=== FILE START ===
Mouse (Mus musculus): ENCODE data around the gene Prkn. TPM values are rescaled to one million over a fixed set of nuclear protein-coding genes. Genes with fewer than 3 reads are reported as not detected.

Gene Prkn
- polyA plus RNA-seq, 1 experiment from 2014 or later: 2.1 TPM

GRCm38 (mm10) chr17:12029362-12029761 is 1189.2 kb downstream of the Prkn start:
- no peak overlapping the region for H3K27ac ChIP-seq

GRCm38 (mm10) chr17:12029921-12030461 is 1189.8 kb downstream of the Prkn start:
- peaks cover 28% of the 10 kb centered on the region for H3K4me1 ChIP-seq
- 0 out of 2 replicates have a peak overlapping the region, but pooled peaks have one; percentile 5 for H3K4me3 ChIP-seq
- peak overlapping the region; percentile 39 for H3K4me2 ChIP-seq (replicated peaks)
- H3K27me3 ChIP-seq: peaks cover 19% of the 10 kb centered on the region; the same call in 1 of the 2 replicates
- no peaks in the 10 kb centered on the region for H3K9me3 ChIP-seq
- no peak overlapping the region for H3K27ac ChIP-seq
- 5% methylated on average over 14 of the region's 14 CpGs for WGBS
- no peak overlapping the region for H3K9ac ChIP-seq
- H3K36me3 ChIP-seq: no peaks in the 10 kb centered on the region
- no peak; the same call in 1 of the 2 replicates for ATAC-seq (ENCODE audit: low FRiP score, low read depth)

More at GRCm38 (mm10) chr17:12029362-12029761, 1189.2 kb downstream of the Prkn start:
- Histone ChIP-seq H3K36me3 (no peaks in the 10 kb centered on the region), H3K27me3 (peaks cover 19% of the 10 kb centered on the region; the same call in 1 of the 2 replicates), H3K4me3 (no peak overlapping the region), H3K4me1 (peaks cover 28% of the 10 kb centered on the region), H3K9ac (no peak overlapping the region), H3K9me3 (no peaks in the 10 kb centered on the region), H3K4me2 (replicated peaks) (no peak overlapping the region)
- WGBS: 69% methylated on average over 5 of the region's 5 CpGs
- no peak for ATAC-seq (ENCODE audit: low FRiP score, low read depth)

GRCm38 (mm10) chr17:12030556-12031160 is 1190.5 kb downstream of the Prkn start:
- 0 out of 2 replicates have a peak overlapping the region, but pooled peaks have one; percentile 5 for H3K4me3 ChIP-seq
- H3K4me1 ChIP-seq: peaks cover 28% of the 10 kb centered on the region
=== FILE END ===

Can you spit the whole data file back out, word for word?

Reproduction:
Mouse (Mus musculus): ENCODE data around the gene Prkn. TPM values are rescaled to one million over a fixed set of nuclear protein-coding genes. Genes with fewer than 3 reads are reported as not detected.

Gene Prkn
- polyA plus RNA-seq, 1 experiment from 2014 or later: 2.1 TPM

GRCm38 (mm10) chr17:12029362-12029761 is 1189.2 kb downstream of the Prkn start:
- no peak overlapping the region for H3K27ac ChIP-seq

GRCm38 (mm10) chr17:12029921-12030461 is 1189.8 kb downstream of the Prkn start:
- peaks cover 28% of the 10 kb centered on the region for H3K4me1 ChIP-seq
- 0 out of 2 replicates have a peak overlapping the region, but pooled peaks have one; percentile 5 for H3K4me3 ChIP-seq
- peak overlapping the region; percentile 39 for H3K4me2 ChIP-seq (replicated peaks)
- H3K27me3 ChIP-seq: peaks cover 19% of the 10 kb centered on the region; the same call in 1 of the 2 replicates
- no peaks in the 10 kb centered on the region for H3K9me3 ChIP-seq
- no peak overlapping the region for H3K27ac ChIP-seq
- 5% methylated on average over 14 of the region's 14 CpGs for WGBS
- no peak overlapping the region for H3K9ac ChIP-seq
- H3K36me3 ChIP-seq: no peaks in the 10 kb centered on the region
- no peak; the same call in 1 of the 2 replicates for ATAC-seq (ENCODE audit: low FRiP score, low read depth)

More at GRCm38 (mm10) chr17:12029362-12029761, 1189.2 kb downstream of the Prkn start:
- Histone ChIP-seq H3K36me3 (no peaks in the 10 kb centered on the region), H3K27me3 (peaks cover 19% of the 10 kb centered on the region; the same call in 1 of the 2 replicates), H3K4me3 (no peak overlapping the region), H3K4me1 (peaks cover 28% of the 10 kb centered on the region), H3K9ac (no peak overlapping the region), H3K9me3 (no peaks in the 10 kb centered on the region), H3K4me2 (replicated peaks) (no peak overlapping the region)
- WGBS: 69% methylated on average over 5 of the region's 5 CpGs
- no peak for ATAC-seq (ENCODE audit: low FRiP score, low read depth)

GRCm38 (mm10) chr17:12030556-12031160 is 1190.5 kb downstream of the Prkn start:
- 0 out of 2 replicates have a peak overlapping the region, but pooled peaks have one; percentile 5 for H3K4me3 ChIP-seq
- H3K4me1 ChIP-seq: peaks cover 28% of the 10 kb centered on the region